Senate passes Homeland overhaul
- By Judi Hasson
- Nov 19, 2002
After months of haggling, the Senate passed legislation Nov. 19 creating the Department of Homeland Security, putting teeth in the plan to toughen the nation's defenses against terrorism and authorizing a massive reorganization of the federal government.
The Senate voted 90-9 to fold 22 agencies and 170,000 employees into the new department. The House had approved the legislation last week, and the measure now goes to the White House for President Bush's signature.
"This landmark legislation, the most extensive reorganization of the federal government since the 1940s, will help our nation meet the emerging threats of terrorism in the 21st century," Bush said.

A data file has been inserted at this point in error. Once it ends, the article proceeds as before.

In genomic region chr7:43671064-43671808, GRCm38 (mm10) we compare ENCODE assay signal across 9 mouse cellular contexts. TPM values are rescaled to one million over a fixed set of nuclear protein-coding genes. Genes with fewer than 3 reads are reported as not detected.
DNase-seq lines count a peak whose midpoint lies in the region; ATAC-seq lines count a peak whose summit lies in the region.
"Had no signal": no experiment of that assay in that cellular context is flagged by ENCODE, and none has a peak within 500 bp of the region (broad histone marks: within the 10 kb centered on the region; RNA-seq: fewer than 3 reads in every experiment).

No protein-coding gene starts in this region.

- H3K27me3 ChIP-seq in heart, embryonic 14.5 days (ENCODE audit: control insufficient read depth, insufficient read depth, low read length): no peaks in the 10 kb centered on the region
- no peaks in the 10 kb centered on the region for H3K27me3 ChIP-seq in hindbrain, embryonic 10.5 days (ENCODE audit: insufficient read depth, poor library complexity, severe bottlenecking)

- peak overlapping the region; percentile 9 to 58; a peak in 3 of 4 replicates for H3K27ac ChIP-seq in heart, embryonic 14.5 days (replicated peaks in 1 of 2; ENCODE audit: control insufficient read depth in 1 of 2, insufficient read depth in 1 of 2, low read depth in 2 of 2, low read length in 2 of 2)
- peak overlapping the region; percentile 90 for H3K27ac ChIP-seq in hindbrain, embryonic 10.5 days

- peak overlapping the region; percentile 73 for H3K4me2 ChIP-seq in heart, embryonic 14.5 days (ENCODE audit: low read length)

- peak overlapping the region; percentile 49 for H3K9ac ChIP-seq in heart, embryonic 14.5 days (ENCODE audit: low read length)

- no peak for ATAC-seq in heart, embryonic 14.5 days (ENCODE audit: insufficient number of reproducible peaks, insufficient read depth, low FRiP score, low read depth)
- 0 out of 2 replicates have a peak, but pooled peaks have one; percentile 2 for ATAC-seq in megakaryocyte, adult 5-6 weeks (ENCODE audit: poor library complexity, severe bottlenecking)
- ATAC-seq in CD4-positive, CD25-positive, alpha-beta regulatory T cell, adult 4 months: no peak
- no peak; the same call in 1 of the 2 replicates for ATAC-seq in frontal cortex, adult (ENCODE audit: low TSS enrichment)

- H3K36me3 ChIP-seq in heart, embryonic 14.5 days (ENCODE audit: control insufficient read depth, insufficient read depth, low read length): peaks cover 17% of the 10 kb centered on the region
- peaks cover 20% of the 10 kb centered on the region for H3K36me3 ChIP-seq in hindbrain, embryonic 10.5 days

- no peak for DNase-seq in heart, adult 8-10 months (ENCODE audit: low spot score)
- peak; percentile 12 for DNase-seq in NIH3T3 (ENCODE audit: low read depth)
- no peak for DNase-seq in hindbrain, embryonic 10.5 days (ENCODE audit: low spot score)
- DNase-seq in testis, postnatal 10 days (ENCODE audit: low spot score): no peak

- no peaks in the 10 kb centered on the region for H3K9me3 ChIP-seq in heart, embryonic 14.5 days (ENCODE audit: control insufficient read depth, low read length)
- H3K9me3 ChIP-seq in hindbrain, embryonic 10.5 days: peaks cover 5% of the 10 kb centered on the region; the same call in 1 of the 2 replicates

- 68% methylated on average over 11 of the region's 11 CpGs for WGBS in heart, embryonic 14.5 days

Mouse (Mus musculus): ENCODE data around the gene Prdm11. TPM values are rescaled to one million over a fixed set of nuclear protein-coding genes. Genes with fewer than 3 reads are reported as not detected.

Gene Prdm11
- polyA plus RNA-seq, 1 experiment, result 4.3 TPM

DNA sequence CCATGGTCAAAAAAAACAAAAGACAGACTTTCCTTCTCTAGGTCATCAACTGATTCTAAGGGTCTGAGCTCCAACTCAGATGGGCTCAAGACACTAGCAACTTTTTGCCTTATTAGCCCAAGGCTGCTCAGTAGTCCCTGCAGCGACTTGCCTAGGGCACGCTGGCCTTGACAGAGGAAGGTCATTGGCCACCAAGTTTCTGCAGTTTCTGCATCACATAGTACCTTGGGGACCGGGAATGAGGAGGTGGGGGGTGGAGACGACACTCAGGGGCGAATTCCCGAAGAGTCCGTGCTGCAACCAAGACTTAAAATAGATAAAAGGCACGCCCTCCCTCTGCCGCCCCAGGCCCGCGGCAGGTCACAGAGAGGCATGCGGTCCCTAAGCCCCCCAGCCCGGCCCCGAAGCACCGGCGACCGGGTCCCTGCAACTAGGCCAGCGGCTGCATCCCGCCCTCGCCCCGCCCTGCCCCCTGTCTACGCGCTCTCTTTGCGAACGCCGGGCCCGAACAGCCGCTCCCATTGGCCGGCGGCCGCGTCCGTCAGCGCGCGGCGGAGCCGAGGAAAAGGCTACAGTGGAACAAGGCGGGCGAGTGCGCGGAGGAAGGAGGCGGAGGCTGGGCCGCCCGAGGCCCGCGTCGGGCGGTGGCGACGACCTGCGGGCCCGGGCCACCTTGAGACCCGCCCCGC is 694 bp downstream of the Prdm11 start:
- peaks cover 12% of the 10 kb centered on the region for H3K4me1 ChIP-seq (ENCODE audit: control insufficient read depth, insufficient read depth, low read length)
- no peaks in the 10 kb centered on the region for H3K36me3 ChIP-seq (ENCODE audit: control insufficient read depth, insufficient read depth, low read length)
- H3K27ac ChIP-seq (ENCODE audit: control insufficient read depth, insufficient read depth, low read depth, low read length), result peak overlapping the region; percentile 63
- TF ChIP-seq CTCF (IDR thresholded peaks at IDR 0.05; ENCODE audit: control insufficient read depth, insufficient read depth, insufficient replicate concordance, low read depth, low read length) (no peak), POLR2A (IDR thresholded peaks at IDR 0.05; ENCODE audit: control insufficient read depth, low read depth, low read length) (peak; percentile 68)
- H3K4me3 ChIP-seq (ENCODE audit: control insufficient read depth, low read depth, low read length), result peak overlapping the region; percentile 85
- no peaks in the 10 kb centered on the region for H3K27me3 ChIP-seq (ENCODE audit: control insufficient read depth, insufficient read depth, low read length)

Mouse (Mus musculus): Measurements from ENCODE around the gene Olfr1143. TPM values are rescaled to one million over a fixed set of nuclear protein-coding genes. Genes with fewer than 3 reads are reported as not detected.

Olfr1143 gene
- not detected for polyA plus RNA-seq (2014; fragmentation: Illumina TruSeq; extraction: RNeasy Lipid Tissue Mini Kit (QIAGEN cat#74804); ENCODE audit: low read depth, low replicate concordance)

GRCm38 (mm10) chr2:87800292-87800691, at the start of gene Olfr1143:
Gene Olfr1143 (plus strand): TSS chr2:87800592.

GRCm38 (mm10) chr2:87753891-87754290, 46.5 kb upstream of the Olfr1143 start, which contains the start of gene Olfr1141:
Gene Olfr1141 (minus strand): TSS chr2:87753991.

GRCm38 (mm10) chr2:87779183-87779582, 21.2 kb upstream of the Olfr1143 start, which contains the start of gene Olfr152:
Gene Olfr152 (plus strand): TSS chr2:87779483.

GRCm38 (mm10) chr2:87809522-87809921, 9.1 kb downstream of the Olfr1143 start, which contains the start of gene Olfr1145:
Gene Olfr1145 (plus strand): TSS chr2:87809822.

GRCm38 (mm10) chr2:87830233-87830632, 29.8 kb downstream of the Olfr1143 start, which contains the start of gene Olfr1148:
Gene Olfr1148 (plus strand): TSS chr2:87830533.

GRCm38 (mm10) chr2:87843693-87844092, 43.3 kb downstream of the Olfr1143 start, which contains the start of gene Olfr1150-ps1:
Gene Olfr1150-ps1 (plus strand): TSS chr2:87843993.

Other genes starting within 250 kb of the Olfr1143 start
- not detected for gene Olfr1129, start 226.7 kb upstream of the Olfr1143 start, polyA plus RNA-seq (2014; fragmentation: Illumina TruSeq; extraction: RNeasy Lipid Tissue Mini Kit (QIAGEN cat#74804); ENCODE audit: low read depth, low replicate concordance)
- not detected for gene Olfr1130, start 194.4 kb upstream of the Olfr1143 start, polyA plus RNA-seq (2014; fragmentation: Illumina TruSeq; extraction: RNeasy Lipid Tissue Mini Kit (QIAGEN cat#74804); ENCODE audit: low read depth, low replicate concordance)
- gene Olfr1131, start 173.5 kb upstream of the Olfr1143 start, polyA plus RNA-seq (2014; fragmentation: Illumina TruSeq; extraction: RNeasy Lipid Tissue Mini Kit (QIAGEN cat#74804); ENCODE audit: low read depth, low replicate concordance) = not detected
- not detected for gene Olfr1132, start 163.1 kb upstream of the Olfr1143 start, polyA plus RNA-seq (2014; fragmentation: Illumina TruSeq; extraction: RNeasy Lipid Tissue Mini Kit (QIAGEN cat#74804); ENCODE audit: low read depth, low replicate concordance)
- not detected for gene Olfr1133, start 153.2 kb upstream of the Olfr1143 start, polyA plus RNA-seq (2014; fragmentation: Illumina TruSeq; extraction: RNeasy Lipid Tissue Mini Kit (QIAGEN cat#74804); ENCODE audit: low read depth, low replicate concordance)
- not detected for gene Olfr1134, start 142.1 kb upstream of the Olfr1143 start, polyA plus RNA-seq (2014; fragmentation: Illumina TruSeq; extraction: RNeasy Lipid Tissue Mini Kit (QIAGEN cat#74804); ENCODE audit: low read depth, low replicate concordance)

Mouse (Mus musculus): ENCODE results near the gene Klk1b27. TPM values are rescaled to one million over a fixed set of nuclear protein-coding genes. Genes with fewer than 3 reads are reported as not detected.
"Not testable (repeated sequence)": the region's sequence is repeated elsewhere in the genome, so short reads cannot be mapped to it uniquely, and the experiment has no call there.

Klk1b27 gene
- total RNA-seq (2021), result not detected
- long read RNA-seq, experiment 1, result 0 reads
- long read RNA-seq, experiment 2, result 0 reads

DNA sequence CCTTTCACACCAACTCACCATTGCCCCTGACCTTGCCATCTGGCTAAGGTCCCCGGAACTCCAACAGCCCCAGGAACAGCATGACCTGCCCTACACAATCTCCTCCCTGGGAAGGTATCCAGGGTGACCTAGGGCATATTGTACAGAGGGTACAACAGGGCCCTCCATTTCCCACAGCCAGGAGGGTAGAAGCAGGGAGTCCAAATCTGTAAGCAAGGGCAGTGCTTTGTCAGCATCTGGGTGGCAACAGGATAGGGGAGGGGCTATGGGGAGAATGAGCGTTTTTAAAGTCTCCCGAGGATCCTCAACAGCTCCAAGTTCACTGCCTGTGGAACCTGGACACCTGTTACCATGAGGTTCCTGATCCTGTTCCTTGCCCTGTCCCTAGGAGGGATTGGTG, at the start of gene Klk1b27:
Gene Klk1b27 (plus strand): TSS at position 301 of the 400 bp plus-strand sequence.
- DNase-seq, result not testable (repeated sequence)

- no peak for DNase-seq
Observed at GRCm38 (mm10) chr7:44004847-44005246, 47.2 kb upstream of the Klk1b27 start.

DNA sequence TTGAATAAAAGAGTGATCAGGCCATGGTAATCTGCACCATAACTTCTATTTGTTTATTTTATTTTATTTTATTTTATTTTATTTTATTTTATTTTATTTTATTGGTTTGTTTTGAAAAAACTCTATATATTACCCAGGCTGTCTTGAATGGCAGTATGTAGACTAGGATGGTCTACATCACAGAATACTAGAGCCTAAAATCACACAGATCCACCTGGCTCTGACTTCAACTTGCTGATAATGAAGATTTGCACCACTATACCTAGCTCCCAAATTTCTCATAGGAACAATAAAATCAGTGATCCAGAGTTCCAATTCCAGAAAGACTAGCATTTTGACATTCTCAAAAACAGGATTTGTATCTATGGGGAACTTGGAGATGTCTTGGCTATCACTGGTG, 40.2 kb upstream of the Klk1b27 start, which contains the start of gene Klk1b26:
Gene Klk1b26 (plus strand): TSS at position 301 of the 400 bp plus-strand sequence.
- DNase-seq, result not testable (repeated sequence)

While the new department could take years to build, it will rely, in large part, on information technology to create interoperability, information-sharing and coordination among the agencies that will become part of the new department.
One provision of the bill will help small and minority-owned businesses get a piece of contracts from the department.
"By conducting market research to develop alternative sources for critical technologies to combat terrorism, the federal government will foster healthy competition among qualified sources while successfully executing the president's small business agenda," said Angela Styles, administrator OMB's Office of Federal Procurement Policy.